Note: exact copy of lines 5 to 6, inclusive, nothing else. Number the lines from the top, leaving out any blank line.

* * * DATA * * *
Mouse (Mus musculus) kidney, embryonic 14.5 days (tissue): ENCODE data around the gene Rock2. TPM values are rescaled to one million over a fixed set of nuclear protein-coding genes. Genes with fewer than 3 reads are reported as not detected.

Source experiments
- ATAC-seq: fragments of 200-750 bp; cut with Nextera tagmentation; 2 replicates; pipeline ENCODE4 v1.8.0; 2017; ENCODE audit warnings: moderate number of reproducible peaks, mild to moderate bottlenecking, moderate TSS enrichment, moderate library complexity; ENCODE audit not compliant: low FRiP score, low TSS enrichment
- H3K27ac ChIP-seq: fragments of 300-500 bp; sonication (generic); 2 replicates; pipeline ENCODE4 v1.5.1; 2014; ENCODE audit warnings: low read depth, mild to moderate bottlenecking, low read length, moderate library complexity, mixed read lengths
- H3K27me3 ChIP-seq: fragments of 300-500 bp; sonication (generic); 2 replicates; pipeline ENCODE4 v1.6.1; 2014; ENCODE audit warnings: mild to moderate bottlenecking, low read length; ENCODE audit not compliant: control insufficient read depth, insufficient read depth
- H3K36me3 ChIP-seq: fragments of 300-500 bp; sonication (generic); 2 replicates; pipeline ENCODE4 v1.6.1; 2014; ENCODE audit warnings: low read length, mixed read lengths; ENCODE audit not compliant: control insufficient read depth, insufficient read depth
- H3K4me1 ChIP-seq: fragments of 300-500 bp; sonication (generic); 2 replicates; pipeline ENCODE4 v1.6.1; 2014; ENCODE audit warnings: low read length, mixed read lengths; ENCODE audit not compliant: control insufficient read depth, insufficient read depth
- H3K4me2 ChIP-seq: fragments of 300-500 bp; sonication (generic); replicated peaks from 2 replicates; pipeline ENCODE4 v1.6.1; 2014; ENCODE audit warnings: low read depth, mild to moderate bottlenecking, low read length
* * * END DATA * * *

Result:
- H3K27me3 ChIP-seq: fragments of 300-500 bp; sonication (generic); 2 replicates; pipeline ENCODE4 v1.6.1; 2014; ENCODE audit warnings: mild to moderate bottlenecking, low read length; ENCODE audit not compliant: control insufficient read depth, insufficient read depth
- H3K36me3 ChIP-seq: fragments of 300-500 bp; sonication (generic); 2 replicates; pipeline ENCODE4 v1.6.1; 2014; ENCODE audit warnings: low read length, mixed read lengths; ENCODE audit not compliant: control insufficient read depth, insufficient read depth